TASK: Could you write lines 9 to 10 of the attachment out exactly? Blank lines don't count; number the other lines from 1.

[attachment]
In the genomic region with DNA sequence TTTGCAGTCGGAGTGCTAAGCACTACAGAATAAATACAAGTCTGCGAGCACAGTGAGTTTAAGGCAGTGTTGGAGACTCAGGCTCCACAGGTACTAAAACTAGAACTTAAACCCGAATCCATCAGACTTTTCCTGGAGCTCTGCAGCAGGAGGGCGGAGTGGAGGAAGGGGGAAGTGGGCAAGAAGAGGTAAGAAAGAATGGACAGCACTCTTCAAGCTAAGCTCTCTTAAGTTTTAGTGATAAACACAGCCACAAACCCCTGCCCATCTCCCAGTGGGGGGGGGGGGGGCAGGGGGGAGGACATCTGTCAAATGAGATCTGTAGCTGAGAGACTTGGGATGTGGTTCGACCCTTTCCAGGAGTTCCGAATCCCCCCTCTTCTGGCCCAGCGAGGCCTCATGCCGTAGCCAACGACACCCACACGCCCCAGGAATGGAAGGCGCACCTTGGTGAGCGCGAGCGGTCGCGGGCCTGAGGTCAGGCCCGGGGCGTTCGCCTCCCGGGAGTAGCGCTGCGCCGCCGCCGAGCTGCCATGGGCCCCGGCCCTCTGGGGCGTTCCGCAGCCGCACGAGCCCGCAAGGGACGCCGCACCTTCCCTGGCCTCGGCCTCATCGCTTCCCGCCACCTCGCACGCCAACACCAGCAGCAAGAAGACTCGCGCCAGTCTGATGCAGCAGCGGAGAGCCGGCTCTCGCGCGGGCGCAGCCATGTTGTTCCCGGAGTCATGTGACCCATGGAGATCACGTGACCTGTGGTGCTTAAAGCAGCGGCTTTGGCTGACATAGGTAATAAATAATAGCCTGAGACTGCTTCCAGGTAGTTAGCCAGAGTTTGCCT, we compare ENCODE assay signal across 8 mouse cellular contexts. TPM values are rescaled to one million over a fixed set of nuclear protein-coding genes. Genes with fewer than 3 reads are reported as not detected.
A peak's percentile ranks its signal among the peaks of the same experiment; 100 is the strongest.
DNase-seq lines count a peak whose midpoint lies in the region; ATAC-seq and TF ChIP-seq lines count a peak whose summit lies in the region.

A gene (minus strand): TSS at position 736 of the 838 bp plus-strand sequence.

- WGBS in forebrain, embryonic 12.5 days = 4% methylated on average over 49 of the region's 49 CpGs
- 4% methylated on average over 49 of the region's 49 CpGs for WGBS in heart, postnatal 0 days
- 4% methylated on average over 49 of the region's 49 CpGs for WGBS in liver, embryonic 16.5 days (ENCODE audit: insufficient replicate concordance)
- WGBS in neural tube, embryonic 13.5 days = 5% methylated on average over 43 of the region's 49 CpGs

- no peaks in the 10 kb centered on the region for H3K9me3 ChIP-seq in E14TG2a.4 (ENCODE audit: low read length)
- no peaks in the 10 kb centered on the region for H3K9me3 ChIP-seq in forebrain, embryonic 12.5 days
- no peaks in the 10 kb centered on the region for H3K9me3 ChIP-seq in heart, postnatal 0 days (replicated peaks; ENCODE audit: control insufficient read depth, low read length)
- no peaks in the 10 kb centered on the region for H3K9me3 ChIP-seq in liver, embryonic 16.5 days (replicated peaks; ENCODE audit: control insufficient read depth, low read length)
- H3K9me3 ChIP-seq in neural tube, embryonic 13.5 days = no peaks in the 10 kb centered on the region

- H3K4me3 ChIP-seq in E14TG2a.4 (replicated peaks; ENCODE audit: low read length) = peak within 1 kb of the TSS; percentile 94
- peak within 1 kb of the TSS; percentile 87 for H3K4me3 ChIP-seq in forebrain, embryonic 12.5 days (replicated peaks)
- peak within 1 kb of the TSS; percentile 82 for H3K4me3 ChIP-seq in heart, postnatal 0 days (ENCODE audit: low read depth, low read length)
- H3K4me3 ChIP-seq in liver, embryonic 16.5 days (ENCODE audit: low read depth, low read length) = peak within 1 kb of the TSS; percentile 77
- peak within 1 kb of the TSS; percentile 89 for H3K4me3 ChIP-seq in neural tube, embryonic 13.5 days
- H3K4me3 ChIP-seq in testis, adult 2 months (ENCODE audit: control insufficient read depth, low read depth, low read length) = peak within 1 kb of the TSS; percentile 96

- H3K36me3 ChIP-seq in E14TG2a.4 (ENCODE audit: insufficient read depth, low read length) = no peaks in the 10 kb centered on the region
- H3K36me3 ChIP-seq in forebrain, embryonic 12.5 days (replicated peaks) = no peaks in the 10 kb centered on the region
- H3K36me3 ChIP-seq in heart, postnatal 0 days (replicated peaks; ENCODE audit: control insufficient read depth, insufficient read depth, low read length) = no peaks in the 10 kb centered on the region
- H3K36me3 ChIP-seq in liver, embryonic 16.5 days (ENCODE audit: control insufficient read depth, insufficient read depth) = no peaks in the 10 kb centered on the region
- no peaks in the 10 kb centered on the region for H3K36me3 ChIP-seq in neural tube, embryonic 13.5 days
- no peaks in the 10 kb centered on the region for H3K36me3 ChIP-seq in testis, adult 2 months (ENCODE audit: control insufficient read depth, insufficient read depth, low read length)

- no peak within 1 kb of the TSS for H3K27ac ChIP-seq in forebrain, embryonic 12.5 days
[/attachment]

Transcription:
- no peaks in the 10 kb centered on the region for H3K9me3 ChIP-seq in E14TG2a.4 (ENCODE audit: low read length)
- no peaks in the 10 kb centered on the region for H3K9me3 ChIP-seq in forebrain, embryonic 12.5 days